Storytelling is a central part of e-commerce marketing, and it’s vital that brands both know their own stories and understand how to tell them. Everything from brand loyalty to purchasing decisions relies on a company having an engaging and well-told story.
“Facts tell, but stories sell,” remarked Samantha Reynolds, president of Echo Storytelling Agency.
“We decide what to buy based on emotion, and then we use logic and data to reassure ourselves that we made the ‘right’ decision,” she told the E-Commerce Times.
A good story can distinguish one company from another, particularly in a field crowded with competing brands.
“In a world where customers are bombarded with advertisements and infinite choices, the only way to cut through the noise is to appeal to that emotional instinct in your customer,” Reynolds said.
“You have to win their heart. Without that emotional connection, your product or service will be competing solely on price and features, and that’s a brutal playing field,” she added. “So how do you strike that deep emotional connection with your customers? By telling your story.”
Stories are all about connecting humans with one another via emotions. This is true for brands as much as it is for individuals, since narrative plays a significant role in shaping the way people communicate and connect.
“Humans relate best to humans — not institutions and concepts,” observed Lisa Kagan, executive story coach and director of communications at Unify Consulting.
“Humans operate in the world of relationships and experience, which translate well in stories,” she told the E-Commerce Times. “Plus, neuroscience has proven humans can’t make decisions devoid of emotion, and stories are one of the best ways to deliver emotion to audiences. Assuming that every customer or client is a human, stories should work on them.”
Stories can tell customers about what makes a company unique.
“You have to show why you matter, not what you do,” said Kagan. “Your target audiences want proof of your company’s brand narrative, plus authentic emotion. If you have a lot of brand language and no stories to prove it, bridging that gap should be the first order of business.”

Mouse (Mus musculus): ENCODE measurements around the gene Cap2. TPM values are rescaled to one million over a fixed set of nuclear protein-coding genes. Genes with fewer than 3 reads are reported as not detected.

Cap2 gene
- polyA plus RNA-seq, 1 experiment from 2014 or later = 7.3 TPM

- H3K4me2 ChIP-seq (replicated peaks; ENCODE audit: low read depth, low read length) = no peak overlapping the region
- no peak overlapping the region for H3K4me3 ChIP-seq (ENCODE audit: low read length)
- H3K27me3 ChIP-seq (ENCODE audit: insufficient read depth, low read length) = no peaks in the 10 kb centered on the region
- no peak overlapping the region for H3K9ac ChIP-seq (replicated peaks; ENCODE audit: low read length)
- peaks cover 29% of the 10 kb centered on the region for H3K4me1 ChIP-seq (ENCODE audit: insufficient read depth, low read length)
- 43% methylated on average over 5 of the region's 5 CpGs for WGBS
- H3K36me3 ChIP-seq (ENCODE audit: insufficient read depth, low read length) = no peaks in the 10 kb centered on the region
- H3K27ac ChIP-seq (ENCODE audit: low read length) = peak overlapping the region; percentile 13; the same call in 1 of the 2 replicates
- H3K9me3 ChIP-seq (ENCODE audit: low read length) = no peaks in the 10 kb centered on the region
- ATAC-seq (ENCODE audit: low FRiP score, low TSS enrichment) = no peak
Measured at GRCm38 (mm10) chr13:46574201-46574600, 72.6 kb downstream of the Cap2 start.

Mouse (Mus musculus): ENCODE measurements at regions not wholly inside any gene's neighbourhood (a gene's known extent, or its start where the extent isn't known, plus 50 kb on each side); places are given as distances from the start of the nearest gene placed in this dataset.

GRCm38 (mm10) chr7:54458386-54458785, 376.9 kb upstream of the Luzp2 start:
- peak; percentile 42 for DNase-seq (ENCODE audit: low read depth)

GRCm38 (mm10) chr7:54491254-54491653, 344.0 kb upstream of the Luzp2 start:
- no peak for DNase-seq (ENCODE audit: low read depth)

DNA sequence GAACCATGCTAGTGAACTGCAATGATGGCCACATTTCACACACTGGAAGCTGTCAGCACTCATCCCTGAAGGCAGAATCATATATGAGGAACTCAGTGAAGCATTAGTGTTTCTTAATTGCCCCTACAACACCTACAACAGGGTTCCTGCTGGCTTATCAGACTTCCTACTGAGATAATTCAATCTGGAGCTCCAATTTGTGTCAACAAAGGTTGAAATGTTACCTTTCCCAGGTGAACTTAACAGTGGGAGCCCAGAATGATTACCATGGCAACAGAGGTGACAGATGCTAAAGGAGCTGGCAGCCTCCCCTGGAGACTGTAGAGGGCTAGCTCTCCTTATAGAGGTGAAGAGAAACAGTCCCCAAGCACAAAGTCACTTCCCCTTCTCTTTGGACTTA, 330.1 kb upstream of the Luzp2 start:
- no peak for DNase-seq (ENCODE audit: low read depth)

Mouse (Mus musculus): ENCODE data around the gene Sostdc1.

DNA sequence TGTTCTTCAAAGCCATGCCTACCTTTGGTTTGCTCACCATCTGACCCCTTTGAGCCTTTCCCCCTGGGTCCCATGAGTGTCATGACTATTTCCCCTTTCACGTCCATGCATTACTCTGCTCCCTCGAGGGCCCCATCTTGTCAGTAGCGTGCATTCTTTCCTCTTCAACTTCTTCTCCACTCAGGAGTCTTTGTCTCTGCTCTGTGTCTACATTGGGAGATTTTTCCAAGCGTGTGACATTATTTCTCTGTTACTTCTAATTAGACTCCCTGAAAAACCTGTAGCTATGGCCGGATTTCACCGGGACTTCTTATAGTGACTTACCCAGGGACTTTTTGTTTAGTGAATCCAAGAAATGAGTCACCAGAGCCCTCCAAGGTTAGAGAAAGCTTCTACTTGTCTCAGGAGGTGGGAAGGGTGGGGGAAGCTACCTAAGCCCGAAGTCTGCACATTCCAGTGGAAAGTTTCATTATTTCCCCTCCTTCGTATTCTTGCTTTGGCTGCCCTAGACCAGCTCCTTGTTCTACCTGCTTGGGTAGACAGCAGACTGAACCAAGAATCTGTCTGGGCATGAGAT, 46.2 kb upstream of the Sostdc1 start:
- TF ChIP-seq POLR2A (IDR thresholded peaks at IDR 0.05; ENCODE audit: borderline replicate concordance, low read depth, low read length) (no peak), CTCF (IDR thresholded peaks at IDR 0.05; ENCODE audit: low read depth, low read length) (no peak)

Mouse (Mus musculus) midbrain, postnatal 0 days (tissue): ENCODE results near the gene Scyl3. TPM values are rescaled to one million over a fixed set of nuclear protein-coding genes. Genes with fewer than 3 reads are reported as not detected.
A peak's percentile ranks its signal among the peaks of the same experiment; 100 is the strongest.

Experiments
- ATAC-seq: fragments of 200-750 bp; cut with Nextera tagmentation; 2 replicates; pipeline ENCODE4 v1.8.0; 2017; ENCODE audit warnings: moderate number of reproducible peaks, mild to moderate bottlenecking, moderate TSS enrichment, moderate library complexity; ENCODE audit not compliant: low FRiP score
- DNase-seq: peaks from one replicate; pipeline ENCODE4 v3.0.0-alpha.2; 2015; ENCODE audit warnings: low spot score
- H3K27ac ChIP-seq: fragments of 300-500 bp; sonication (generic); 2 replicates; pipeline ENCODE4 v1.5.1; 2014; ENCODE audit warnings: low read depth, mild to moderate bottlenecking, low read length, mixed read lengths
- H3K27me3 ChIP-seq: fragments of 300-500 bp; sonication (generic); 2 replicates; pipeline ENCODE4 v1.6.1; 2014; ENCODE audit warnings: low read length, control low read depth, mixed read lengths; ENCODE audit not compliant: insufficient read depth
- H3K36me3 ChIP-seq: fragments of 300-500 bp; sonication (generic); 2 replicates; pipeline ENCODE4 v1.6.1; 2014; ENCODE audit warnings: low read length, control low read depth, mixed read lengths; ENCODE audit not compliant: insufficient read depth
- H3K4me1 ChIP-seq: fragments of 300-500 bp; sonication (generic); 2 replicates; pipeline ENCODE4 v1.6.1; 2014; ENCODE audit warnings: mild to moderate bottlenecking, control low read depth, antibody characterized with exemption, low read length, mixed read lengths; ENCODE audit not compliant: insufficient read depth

It’s also important to understand that stories can attract not only customers, but also potential employees.
“The best employer brands tell stories on multiple channels about their workplace cultures in order to attract and recruit the best talent,” said Echo’s Reynolds. “These same progressive companies use storytelling to efficiently onboard new hires, and to keep employees engaged and living the company’s values, mission and purpose every day.”
Telling a Good Story
The first kind of story that brands need to tell is their origin story — how they started and why.
“What motivated the founder or founders to start the company? This content must live on your About Us page, but it shouldn’t end there,” said Reynolds. “It’s your opportunity to humanize your company by introducing the faces and stories behind the brand, and it should inspire by telling us what you stand for.”
Telling a good story involves both understanding it and living it. A brand story is not just a matter of marketing — it must be the spirit behind a company as well.
“You have to make sure your words, action and heart are aligned,” advised Esther Choy, president of Leadership Story Lab.
“Stories can’t be just words or a nice infographic. The real stories are also in what the organization does and what values and purpose are at the heart of its actions,” she told the E-Commerce Times. “You have to know your story, tell your story, and live your story.”
Another important component of brand storytelling is customers’ stories — particularly in relation to how a company’s identity fits in with those stories.